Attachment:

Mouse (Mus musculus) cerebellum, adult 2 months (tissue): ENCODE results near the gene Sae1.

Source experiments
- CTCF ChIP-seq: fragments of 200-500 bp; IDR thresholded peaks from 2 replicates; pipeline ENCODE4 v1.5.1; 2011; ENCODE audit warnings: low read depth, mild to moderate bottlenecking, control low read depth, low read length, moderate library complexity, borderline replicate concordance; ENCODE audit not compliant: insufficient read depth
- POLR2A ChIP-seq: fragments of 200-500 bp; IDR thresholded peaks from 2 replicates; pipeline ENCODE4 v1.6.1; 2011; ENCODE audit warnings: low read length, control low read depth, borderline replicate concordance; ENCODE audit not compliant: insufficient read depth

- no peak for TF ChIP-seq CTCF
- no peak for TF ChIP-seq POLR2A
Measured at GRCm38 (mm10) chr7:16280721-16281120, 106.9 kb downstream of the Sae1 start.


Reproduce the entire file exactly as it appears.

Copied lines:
Mouse (Mus musculus) cerebellum, adult 2 months (tissue): ENCODE results near the gene Sae1.

Source experiments
- CTCF ChIP-seq: fragments of 200-500 bp; IDR thresholded peaks from 2 replicates; pipeline ENCODE4 v1.5.1; 2011; ENCODE audit warnings: low read depth, mild to moderate bottlenecking, control low read depth, low read length, moderate library complexity, borderline replicate concordance; ENCODE audit not compliant: insufficient read depth
- POLR2A ChIP-seq: fragments of 200-500 bp; IDR thresholded peaks from 2 replicates; pipeline ENCODE4 v1.6.1; 2011; ENCODE audit warnings: low read length, control low read depth, borderline replicate concordance; ENCODE audit not compliant: insufficient read depth

- no peak for TF ChIP-seq CTCF
- no peak for TF ChIP-seq POLR2A
Measured at GRCm38 (mm10) chr7:16280721-16281120, 106.9 kb downstream of the Sae1 start.